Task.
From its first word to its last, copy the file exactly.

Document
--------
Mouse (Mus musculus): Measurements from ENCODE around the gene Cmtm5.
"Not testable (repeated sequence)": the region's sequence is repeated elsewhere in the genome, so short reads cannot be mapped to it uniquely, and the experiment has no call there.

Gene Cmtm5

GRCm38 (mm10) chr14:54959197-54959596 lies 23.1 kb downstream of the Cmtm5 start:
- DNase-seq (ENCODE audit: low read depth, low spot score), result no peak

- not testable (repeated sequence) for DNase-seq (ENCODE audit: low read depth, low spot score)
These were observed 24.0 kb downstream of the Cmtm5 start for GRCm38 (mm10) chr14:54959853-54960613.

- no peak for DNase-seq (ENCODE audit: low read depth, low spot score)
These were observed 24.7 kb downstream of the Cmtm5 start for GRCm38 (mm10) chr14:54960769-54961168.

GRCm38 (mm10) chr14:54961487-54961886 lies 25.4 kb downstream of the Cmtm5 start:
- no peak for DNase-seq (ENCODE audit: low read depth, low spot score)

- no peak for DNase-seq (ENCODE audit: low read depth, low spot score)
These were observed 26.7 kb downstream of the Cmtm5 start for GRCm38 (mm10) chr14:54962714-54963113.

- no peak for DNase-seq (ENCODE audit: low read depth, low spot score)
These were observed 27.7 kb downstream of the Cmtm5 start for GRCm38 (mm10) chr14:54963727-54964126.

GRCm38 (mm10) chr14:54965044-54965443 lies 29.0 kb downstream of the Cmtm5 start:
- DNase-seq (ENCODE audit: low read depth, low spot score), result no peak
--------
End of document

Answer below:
Mouse (Mus musculus): Measurements from ENCODE around the gene Cmtm5.
"Not testable (repeated sequence)": the region's sequence is repeated elsewhere in the genome, so short reads cannot be mapped to it uniquely, and the experiment has no call there.

Gene Cmtm5

GRCm38 (mm10) chr14:54959197-54959596 lies 23.1 kb downstream of the Cmtm5 start:
- DNase-seq (ENCODE audit: low read depth, low spot score), result no peak

- not testable (repeated sequence) for DNase-seq (ENCODE audit: low read depth, low spot score)
These were observed 24.0 kb downstream of the Cmtm5 start for GRCm38 (mm10) chr14:54959853-54960613.

- no peak for DNase-seq (ENCODE audit: low read depth, low spot score)
These were observed 24.7 kb downstream of the Cmtm5 start for GRCm38 (mm10) chr14:54960769-54961168.

GRCm38 (mm10) chr14:54961487-54961886 lies 25.4 kb downstream of the Cmtm5 start:
- no peak for DNase-seq (ENCODE audit: low read depth, low spot score)

- no peak for DNase-seq (ENCODE audit: low read depth, low spot score)
These were observed 26.7 kb downstream of the Cmtm5 start for GRCm38 (mm10) chr14:54962714-54963113.

- no peak for DNase-seq (ENCODE audit: low read depth, low spot score)
These were observed 27.7 kb downstream of the Cmtm5 start for GRCm38 (mm10) chr14:54963727-54964126.

GRCm38 (mm10) chr14:54965044-54965443 lies 29.0 kb downstream of the Cmtm5 start:
- DNase-seq (ENCODE audit: low read depth, low spot score), result no peak